The Pont du Gard aqueduct near Avignon and Nimes, is one such attraction. It is considered one of Europe's best Roman sights and when you see it, even though you've seen photos of it, it is most impressive. How did they do that? Especially without the tools we have today.
The more one learns about it, the more impressive it is. It appears the Romans determined what would be the likely flood design levels in future years and constructed the bridge to withstand even the greatest floods. This has been proven out over the centuries. It's a remarkable engineering feat and well worth visiting.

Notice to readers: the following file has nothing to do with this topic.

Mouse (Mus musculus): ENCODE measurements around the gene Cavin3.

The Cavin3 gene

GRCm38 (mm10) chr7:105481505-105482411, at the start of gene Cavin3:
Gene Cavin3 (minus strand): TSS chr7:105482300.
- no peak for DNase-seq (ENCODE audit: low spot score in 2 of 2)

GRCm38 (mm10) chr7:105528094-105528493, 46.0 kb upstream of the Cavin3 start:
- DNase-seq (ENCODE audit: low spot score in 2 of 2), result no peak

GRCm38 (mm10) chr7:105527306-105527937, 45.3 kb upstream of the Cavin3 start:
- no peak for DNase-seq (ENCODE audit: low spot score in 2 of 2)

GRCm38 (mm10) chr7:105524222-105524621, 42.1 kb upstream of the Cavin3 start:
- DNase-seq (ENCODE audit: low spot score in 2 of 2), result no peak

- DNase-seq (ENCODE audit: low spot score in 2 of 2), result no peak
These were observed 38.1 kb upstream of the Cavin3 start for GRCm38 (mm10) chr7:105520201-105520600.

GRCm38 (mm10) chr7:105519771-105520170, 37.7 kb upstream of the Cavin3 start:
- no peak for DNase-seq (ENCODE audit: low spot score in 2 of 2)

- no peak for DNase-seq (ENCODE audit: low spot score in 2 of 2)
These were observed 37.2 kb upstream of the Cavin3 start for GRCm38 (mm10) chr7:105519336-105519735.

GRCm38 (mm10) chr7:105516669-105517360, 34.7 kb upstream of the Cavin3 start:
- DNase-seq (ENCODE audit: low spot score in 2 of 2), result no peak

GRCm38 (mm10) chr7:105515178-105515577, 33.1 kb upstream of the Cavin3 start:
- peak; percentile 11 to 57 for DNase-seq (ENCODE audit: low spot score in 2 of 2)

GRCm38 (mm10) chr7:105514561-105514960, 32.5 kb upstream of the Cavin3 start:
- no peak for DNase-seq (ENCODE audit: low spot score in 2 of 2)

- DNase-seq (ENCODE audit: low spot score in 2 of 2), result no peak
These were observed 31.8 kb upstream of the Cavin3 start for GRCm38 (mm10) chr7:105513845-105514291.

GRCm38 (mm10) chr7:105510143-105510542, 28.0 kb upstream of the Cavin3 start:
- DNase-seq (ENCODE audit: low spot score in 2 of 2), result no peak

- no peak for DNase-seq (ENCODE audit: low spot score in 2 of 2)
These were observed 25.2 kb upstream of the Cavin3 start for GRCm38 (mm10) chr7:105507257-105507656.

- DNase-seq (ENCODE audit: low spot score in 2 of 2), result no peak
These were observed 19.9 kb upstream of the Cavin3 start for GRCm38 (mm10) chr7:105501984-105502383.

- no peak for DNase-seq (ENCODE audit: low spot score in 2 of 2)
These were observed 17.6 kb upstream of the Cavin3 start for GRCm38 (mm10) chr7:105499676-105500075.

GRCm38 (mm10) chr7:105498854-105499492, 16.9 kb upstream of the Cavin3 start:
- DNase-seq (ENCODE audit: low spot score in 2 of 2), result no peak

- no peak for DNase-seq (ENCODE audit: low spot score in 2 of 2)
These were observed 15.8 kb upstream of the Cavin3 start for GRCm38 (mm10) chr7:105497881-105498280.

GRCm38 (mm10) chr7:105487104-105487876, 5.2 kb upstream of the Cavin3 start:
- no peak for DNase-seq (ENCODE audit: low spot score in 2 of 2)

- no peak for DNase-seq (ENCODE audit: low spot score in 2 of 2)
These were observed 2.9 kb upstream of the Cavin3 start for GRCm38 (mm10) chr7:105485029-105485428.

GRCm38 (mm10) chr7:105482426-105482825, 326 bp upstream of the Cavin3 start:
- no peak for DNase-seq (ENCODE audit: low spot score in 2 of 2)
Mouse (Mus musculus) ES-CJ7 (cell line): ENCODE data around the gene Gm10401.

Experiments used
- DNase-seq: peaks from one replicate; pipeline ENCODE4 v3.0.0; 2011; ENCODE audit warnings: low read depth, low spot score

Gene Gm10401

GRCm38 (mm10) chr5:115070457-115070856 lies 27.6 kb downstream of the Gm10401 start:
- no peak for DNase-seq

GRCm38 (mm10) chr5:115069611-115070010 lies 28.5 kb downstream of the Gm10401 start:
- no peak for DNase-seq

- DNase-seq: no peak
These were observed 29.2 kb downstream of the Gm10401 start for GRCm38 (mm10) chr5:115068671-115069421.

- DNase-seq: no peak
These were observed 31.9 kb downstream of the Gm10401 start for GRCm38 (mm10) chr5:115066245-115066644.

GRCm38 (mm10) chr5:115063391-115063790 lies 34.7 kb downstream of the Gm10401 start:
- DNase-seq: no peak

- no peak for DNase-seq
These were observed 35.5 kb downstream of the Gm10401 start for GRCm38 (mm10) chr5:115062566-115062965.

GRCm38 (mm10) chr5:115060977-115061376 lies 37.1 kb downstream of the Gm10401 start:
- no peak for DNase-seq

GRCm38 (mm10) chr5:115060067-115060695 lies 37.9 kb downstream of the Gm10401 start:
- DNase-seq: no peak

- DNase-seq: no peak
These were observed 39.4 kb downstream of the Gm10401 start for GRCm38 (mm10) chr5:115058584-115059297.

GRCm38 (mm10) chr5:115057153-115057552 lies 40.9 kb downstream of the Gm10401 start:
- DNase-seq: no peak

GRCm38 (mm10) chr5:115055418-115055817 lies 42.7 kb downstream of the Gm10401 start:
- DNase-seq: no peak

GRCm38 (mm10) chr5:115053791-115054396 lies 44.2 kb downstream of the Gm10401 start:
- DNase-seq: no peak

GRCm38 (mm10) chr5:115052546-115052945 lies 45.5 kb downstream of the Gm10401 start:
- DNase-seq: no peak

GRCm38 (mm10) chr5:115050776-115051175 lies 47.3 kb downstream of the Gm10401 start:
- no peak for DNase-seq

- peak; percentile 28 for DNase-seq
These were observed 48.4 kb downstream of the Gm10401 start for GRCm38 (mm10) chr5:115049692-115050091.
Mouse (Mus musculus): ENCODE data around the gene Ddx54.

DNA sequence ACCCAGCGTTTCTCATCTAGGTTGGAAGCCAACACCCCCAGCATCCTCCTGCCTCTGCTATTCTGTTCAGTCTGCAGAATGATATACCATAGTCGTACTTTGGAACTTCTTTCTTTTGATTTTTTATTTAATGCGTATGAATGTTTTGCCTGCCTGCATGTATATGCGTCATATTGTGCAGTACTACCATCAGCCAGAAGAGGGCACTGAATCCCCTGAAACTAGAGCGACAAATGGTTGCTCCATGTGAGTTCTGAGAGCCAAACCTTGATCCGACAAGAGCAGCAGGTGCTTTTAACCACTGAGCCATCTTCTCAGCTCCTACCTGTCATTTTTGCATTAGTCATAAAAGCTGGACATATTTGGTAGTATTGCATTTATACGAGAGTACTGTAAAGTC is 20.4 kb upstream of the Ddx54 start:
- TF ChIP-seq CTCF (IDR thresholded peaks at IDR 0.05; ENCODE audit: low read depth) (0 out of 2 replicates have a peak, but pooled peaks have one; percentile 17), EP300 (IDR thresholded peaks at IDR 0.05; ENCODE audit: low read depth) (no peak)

|Not only is the aqueduct old...this olive tree is reportedly 1200 years old!|
|The Romans left protrusions to hold the scaffolding anticipating that in the future it would be necessary to climb up and repair the structure.|
|We have visited sound and light shows at ancient monuments in the past. They seem like a corny idea, but are usually visually most impressive.|
|From the outside, I was not that impressed....|
|However, once inside, it was a different story.|
|I can just hear the electrical contractor: "Where should I run these wires?" And his boss said, "Oh, just remove a few stones if necessary. No one will notice."|
|There's a restaurant in a portion of the structure.|
|The surrounding buildings do not reflect, in any way, the architectural character of the theatre!|